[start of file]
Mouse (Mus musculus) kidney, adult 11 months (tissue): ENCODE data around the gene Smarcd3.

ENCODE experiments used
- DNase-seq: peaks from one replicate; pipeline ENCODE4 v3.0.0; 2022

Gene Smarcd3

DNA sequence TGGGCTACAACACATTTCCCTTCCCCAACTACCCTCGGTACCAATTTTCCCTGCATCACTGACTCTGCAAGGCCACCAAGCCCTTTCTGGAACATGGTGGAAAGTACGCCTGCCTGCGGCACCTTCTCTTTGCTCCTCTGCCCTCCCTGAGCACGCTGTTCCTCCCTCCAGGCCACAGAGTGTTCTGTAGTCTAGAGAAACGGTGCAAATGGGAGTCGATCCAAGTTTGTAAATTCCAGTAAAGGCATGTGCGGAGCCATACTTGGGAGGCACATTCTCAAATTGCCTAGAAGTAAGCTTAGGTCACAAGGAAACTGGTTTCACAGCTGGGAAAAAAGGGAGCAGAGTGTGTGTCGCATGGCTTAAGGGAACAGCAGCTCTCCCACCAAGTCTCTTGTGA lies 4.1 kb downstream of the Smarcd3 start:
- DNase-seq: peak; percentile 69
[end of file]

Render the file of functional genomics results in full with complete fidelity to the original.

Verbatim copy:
Mouse (Mus musculus) kidney, adult 11 months (tissue): ENCODE data around the gene Smarcd3.

ENCODE experiments used
- DNase-seq: peaks from one replicate; pipeline ENCODE4 v3.0.0; 2022

Gene Smarcd3

DNA sequence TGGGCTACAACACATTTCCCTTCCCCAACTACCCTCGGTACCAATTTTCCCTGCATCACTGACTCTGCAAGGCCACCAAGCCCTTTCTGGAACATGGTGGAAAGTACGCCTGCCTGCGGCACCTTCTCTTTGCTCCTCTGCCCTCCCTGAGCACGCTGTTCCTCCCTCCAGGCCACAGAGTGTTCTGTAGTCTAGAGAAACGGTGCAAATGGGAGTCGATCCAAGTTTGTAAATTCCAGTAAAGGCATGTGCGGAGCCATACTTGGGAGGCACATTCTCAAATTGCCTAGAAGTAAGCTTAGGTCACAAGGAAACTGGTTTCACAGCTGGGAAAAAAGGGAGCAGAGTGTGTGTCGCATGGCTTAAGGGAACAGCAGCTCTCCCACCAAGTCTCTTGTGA lies 4.1 kb downstream of the Smarcd3 start:
- DNase-seq: peak; percentile 69